REVIEW: ‘She-Hulk: Attorney At Law’ Brings Superhuman Levity To The MCU

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She-Hulk - But Why Tho

She-Hulk: Attorney At Law is a Disney+ Original Series developed by Jessica Gao and based on the character created by Stan Lee & John Buscema. Jennifer Walters (Tatiana Maslany) is a highly skilled lawyer who also happens to be related to Bruce Banner (Mark Ruffalo), aka the Incredible Hulk. When a road trip goes horribly wrong, Jennifer is infused with Bruce’s blood and gains the ability to transform into a Hulk. When her newfound abilities cost her a shot at the District Attorney’s office, Jennifer accepts a position at the Goodman, Lieber, Kurtzberg & Holliway handling superhuman law. The catch? She has to remain in her She-Hulk form, which leads to her juggling legal work alongside a newfound celebrity.

Once again, the Marvel Cinematic Universe has adapted one of my favorite Marvel characters for a television series. And Maslany turns out to be a perfect fit for Jennifer. She manages to capture Jennifer’s more reserved and professional side in human form, as well as the more vivacious and confident She-Hulk. Given that Maslany was used to playing a multitude of characters in Orphan Black, it’s not surprising that she can find a distinction between Jennifer and She-Hulk throughout the first four episodes. But it’s still impressive to watch.

And just like in the comics, Jennifer often breaks the fourth wall to address the audience. Two things about this approach: yes, she beat Deadpool to it by a full two years, and thankfully it’s done enough so that it doesn’t feel smug or annoying.

Maslany also gets to play off an impressive supporting cast in the process. Of course, there’s Ruffalo who brings a bemused and somewhat world-weary approach to Banner, but there’s also Ginger Gonzaga as Jennifer’s best friend/legal partner Nikki and a surprisingly chill Tim Roth as Emil Blonksy – better known as the Abomination. Since this show is firmly placed in the MCU, there are also cameos from various characters, with the most prominent being the Sorcerer Supreme Wong (Benedict Wong). Jennifer even lampshades Wong’s popularity in one episode.

Another impressive feat is that She-Hulk feels like it has the right structure for a TV show. Something that’s eluded most of the D+ Marvel series is that they often feel like they should have more than six episodes; the sole exceptions to this rule have been WandaVision – which ironically enough, played around with different eras of television – and What If…?, which due to its anthology nature is more standalone. And like those projects, She-Hulk takes a new approach to the superhero genre: it’s a legal comedy.

Many of the struggles that Jennifer faces aren’t of the apocalyptic variety but the “first date” variety and “how do I keep my job” variety. Gao previously wrote for Rick & Morty -including the now infamous “Pickle Rick” episode – so she and her team know how to balance the outlandish elements with the humor. So does director Kat Coiro; the pilot, for example, features a montage between Jennifer and Bruce to prove who the better Hulk is with hilarious results.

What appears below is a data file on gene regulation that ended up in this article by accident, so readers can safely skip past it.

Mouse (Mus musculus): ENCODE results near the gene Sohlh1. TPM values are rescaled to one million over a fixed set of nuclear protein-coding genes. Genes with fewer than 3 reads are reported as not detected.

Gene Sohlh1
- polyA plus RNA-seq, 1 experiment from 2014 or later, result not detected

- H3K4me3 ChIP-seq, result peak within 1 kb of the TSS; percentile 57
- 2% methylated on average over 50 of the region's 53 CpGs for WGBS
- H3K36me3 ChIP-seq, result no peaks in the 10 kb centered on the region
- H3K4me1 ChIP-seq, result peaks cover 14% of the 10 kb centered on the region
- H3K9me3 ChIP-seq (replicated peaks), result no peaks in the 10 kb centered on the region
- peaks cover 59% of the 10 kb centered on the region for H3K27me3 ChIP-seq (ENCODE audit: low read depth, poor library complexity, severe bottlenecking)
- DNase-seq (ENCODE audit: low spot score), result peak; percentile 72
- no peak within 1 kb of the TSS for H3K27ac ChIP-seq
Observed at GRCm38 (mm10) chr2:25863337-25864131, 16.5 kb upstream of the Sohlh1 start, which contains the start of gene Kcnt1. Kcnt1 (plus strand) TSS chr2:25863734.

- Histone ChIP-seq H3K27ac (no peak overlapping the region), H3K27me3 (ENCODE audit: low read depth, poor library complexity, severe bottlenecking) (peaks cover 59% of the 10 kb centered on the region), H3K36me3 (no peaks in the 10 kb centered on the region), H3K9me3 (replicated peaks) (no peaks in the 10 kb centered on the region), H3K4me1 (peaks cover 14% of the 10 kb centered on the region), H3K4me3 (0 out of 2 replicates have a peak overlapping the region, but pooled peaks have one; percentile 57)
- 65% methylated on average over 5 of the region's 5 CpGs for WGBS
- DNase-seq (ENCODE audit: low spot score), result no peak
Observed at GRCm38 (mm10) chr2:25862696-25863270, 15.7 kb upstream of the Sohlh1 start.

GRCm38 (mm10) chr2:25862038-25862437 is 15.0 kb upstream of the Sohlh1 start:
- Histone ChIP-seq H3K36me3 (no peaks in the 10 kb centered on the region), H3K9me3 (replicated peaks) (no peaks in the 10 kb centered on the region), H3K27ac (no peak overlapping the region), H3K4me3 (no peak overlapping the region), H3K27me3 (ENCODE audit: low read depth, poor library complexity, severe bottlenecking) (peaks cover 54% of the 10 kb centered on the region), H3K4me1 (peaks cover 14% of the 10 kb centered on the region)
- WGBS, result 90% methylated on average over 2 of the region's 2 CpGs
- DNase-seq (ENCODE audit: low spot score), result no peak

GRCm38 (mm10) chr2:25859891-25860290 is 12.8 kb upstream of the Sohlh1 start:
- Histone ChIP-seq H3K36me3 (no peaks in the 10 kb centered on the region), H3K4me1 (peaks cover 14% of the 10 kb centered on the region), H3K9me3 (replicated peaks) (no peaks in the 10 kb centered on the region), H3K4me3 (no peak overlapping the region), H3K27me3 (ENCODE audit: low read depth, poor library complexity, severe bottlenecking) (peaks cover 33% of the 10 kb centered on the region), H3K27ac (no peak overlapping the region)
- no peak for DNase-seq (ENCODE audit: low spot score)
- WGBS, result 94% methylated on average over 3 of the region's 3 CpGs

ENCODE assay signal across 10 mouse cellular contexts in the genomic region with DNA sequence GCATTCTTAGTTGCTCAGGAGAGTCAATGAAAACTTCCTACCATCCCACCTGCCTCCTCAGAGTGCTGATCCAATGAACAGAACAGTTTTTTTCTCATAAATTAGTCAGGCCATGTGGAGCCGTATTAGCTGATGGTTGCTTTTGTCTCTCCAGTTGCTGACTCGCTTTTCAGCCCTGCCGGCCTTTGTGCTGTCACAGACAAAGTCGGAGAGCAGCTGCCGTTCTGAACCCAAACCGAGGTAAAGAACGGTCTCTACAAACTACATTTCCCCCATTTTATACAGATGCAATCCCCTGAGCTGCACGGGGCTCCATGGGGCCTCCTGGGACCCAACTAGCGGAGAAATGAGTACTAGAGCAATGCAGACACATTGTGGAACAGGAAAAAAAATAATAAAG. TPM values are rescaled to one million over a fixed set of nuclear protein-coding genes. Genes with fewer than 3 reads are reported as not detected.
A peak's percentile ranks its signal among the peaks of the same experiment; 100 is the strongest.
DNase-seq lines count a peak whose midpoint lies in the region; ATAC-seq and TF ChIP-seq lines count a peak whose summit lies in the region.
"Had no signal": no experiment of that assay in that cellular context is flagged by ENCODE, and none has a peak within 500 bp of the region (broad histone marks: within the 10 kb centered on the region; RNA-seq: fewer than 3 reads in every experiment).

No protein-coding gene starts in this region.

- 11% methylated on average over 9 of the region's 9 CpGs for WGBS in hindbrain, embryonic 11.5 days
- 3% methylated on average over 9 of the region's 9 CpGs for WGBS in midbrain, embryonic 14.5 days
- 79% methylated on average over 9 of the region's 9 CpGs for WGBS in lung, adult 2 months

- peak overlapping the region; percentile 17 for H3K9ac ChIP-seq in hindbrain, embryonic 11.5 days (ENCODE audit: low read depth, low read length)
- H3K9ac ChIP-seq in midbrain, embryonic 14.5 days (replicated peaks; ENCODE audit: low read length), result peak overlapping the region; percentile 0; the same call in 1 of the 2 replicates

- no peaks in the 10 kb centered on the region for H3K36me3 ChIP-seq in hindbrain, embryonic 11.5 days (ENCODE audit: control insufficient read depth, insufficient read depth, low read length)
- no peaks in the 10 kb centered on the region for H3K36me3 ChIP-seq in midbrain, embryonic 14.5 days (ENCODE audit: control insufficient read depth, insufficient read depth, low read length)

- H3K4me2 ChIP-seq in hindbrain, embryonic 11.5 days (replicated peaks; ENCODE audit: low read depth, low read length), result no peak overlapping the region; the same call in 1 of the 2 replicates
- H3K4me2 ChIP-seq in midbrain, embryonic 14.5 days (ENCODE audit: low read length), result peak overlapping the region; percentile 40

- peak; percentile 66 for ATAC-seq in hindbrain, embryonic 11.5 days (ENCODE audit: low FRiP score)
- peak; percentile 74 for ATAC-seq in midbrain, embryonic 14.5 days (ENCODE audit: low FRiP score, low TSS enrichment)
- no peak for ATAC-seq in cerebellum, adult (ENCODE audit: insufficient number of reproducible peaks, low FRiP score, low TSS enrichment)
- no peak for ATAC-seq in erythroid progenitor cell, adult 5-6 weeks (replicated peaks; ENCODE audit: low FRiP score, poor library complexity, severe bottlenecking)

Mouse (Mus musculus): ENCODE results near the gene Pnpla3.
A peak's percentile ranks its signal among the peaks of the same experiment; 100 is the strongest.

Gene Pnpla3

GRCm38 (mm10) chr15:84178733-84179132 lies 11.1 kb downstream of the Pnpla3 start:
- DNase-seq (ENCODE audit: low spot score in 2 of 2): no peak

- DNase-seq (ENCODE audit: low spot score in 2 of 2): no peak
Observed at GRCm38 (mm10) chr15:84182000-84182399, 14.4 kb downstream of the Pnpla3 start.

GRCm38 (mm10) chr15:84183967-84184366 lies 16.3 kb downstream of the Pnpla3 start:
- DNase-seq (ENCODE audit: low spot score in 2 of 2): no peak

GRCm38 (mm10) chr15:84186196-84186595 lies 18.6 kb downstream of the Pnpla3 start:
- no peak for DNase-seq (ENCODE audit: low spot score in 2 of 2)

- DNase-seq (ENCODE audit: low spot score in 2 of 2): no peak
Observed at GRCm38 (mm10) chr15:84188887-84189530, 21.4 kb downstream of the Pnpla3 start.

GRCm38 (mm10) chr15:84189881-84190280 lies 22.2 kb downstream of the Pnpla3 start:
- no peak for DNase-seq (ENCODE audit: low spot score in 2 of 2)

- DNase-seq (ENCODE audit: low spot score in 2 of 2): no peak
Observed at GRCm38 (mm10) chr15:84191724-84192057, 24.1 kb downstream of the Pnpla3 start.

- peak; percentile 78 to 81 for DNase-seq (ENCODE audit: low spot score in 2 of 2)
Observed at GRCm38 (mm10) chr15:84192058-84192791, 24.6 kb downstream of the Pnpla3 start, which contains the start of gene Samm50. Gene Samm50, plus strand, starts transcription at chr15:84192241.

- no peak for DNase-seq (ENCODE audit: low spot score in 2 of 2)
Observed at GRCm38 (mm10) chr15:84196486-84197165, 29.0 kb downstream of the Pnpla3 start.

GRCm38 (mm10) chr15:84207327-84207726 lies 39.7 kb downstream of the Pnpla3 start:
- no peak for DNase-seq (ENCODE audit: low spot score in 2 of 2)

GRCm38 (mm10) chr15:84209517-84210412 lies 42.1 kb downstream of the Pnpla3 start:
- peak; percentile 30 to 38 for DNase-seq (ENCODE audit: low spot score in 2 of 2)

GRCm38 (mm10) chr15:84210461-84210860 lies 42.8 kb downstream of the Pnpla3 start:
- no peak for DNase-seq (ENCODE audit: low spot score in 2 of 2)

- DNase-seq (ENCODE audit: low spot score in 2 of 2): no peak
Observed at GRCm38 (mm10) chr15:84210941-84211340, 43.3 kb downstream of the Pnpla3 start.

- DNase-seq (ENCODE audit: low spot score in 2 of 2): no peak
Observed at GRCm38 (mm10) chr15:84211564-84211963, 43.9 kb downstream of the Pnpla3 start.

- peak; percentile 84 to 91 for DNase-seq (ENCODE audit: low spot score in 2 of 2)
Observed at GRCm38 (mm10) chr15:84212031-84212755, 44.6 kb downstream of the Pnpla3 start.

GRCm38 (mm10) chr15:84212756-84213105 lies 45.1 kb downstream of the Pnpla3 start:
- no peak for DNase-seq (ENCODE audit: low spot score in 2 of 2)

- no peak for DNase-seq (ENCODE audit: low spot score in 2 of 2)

The major flaw of She-Hulk lies in the visual effects used to bring Jennifer’s alter-ego to life. The effects vary from scene to scene; sometimes She-Hulk looks like a real person, and other times she looks like she stepped off the stage of a Robert Zemeckis film. Many VFX artists have spoken about how the conditions at Marvel Studios demand intense amounts of labor due to last-minute changes and budget, and this series is sadly the best example of that. If this series continues, more time should be given to the VFX crew so that they can do their best work.

Also, out of everyone in the cast the person who hasn’t had the chance to make an impression is Titania (Jameela Jamil). She-Hulk’s archenemy only appears in the pilot episode, and while her presence continues to be felt in episodes 2-4, viewers don’t learn much about her. Granted, this is only the first half of the series but given Jamil’s presence on The Good Place as well as Titania and She-Hulk’s rivalry, I was expecting a little more.

She-Hulk: Attorney At Law takes a page out of its protagonist’s handbook and juggles levity with superheroic antics, as Tatiana Maslany brings the sensational Avenger to life. With more characters on the way – including a certain Man Without Fear – and given the comic run it’s pulling from, the next five episodes should provide an entertaining watch.

She-Hulk: Attorney At Law premieres is streaming now, exclusively on Disney+.


She-Hulk: Attorney at Law Episodes 1 - 4
  • 7.5/10
    Rating - 7.5/10
7.5/10

TL;DR

She-Hulk: Attorney At Law takes a page out of its protagonist’s handbook and juggles levity with superheroic antics, as Tatiana Maslany brings the sensational Avenger to life. With more characters on the way – including a certain Man Without Fear – and given the comic run it’s pulling from, the next five episodes should provide an entertaining watch.

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